Color in Miniatures
When it comes to color in miniature horses, variety is the standard! Use this page to learn more about colors.
Many appaloosas are born with lots of color while others are born solid and gradually acquire appaloosa coloration. It is very difficult to know at birth what color the foal from appaloosa parentage will be. Below is an example of a Xenon-Light Van't Huttenest son that was born bay. When he was sold at four months of age he showed absolutely no appaloosa characteristics. He had no white hairs, no striped hooves, no scelera, and not even a speck of pink skin. Here you see him pictured at four months, three years, five years, and six years. He is Little America's X- Skipper and is owned by Billie Lindale in New Jersey.
Here are some typical examples of appaloosa patterns. Pictured below are a snowcap blanket which is said to be homozygous, although currently there is no genetic test to prove this. The horse is Little America's Tex Lil Feather, a son of Little America's Sesquicentennial Tex. The next is a black blanketed app, Little America's Tex Two Timer LHH, another son of Sesquicentennial Tex. The next is a leopard appaloosa, also by Tex, named Little America's Tex Kickapoo. I might add that all three of these colts were born the color that they are shown and have pretty much stayed the same color. By the way, the last two colts are out of solid mares with no appaloosa background!
Blue Roan and gray
The A photo is a mature mare that is a true blue roan. You will see that her legs and head are black but her body is a mixture of black and white hairs making her appear bluish in color. When she has her winter coat she is mostly black.
The photo B is two gray fillies.... a weanling and a two-year old. The weanling was born black and the lighter one was born silver. Both will be white by the time they are eight to ten years of age.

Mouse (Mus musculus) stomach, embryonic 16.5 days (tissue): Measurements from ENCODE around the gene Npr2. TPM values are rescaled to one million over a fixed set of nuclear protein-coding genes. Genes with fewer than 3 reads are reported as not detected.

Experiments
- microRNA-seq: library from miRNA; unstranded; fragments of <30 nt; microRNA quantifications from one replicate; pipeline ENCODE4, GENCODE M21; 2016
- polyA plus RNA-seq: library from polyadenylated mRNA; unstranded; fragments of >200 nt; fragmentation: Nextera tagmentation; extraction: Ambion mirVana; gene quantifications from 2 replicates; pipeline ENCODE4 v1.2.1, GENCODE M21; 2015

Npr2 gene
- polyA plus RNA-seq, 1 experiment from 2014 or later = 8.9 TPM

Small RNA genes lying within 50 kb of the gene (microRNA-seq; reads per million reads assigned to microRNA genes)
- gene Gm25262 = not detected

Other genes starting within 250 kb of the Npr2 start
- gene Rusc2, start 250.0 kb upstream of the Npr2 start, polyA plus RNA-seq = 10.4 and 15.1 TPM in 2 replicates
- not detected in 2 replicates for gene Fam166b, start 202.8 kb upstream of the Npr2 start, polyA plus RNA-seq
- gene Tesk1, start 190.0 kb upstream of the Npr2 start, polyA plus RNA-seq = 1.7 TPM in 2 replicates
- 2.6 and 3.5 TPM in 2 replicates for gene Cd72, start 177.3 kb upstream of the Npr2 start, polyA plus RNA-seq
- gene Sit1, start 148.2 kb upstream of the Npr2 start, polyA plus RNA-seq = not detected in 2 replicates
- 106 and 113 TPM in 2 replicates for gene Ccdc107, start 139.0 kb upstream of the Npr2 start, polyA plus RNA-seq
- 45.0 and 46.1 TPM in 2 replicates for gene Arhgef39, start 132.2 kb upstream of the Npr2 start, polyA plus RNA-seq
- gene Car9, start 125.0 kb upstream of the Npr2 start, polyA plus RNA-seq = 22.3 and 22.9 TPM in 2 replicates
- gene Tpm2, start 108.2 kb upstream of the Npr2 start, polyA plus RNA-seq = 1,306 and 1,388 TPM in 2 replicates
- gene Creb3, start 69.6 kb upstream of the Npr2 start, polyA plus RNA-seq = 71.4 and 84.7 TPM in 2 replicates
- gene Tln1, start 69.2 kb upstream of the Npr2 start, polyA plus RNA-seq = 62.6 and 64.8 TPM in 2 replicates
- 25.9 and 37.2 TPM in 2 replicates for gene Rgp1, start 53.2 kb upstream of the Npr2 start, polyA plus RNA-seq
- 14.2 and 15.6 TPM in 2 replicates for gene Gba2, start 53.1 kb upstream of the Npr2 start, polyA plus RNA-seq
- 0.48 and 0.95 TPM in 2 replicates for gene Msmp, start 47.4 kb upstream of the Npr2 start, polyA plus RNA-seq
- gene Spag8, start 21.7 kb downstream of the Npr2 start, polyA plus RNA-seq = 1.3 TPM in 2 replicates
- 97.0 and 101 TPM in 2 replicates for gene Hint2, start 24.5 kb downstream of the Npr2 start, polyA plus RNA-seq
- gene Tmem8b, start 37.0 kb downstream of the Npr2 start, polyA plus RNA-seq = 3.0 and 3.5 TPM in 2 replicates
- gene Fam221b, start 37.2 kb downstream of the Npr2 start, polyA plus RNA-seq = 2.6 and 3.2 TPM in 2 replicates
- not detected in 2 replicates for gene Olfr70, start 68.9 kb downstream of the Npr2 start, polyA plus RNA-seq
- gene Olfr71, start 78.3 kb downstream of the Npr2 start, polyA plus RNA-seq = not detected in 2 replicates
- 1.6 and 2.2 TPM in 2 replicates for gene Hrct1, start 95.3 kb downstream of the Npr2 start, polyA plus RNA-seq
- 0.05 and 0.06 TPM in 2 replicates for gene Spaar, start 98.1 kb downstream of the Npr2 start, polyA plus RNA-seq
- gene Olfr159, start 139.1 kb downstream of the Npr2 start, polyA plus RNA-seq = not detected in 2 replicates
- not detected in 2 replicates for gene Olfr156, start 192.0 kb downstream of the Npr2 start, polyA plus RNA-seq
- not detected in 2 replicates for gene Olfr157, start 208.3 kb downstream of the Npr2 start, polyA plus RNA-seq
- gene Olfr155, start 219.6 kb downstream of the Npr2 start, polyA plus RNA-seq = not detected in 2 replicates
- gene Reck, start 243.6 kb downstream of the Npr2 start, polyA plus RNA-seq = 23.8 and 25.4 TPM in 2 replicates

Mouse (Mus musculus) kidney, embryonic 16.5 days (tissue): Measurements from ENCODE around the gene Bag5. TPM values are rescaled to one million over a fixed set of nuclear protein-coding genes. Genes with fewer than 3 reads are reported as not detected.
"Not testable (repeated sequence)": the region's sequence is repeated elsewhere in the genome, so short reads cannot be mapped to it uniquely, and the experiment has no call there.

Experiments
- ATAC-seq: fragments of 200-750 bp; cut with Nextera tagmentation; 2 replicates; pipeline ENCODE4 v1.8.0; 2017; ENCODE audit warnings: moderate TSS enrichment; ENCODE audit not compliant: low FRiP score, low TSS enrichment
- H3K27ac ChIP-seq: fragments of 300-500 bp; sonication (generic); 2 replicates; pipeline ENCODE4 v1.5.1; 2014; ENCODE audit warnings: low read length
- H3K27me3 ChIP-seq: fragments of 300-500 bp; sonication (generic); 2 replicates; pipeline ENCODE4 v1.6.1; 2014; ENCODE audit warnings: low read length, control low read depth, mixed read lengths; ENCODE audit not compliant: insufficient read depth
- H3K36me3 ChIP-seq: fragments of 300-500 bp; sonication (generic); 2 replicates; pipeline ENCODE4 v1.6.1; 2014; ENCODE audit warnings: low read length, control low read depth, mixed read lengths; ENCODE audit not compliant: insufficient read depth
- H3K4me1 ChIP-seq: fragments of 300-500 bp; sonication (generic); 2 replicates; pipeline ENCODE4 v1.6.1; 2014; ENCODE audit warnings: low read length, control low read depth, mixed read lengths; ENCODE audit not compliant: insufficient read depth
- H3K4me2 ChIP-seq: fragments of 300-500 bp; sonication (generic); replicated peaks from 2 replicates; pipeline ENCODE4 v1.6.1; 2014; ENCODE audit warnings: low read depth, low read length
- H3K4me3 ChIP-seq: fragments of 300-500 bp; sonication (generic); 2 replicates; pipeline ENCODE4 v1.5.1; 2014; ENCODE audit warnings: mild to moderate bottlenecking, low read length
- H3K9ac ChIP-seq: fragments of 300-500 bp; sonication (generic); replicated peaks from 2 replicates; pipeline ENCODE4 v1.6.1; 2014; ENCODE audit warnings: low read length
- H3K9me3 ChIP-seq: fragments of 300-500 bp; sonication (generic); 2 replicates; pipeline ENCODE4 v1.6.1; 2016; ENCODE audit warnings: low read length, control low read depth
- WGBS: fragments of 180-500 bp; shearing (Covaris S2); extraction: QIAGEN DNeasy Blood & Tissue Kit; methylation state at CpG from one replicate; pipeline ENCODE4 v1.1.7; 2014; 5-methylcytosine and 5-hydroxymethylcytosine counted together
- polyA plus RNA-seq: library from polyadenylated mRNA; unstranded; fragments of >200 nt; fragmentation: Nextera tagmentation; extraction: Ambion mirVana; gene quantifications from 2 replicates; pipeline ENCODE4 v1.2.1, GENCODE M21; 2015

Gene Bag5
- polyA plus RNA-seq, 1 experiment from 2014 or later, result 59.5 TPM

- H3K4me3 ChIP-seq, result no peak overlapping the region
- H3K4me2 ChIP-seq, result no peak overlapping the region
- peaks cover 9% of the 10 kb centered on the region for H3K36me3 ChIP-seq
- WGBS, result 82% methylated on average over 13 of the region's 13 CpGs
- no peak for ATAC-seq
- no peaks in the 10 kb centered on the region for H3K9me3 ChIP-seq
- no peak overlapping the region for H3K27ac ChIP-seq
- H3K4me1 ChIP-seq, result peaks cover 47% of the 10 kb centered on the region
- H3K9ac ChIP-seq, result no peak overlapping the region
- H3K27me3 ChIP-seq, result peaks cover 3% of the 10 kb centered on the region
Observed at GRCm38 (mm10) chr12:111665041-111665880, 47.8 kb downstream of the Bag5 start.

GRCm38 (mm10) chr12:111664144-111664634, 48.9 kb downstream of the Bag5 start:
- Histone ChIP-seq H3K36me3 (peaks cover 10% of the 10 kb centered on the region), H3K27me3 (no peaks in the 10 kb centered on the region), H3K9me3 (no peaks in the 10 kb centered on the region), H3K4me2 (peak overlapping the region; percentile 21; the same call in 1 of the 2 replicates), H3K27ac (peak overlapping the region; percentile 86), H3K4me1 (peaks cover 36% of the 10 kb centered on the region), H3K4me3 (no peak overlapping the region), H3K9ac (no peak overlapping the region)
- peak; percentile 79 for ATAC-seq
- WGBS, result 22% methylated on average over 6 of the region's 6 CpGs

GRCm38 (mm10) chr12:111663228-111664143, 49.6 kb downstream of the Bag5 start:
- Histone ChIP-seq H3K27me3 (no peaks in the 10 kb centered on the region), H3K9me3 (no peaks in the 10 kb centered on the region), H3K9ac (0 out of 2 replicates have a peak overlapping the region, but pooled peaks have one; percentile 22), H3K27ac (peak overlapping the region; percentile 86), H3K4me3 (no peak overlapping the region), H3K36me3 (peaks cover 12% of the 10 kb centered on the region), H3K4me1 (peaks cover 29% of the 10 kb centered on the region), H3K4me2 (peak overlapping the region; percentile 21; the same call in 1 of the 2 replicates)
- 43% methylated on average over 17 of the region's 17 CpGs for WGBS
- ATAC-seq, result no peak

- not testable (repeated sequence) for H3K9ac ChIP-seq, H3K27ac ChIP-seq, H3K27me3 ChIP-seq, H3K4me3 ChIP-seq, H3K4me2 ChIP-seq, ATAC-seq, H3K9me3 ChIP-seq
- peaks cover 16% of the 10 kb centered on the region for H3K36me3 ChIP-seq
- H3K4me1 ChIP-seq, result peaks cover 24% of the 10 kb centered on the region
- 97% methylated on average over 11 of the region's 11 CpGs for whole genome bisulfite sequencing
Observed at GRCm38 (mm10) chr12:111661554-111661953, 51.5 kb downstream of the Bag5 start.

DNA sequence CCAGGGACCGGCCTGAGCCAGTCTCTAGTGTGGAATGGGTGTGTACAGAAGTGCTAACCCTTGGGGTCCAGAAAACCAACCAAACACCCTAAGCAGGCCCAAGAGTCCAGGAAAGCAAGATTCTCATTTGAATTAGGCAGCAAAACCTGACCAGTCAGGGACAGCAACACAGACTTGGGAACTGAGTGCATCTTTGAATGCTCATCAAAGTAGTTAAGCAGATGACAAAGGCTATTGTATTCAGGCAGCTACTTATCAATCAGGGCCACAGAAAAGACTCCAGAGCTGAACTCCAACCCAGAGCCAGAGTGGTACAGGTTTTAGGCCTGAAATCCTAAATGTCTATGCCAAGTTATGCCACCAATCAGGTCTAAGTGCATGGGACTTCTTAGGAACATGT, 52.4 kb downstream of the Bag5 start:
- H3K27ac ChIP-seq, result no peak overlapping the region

The bottom five pictures are ALL OF THE SAME HORSE at various ages. C is at one day old. You can hopefully see that he shows some white on his nose and over his eyes. By the way, both his sire and dam are gray.
D is the same colt as a yearling. You will notice that he has lots of white hair scattered throughout his face (and also his body which you can't see in this picture).
E is about three years of age... notice the dark at the top of his tail and his legs are still fairly dark. He is also showing dappling at this age.
F is about a year older ... notice his legs have lightened and the tail is lighter. He still shows some dappling, but not as much as the year before.
G is age six... note the tail is almost totally white but he is still keeping some of the black in his mane but all the dapples has disappeared. He is now eight years old... sorry I don't have a current picture. He is almost totally white... his mane has a slight grayish tint but the body is totally white.
The horse is NFC LA Egyptian King Rapsody by Hemlock Brook Egyptian King and out of Soat's Lil Rapsady... Here is another dramatic example of the graying gene:
Not all red roans have dark faces, even if the books say they should (the dark spots in the photo are water spots from a rain). She is really the same color of mixed red and white hairs throughout, but is not a grey because she stays the same color. The mare is Littlebit's O'Honey.
This is a daughter of the above mare in early spring. She is much darker when she sheds, almost black.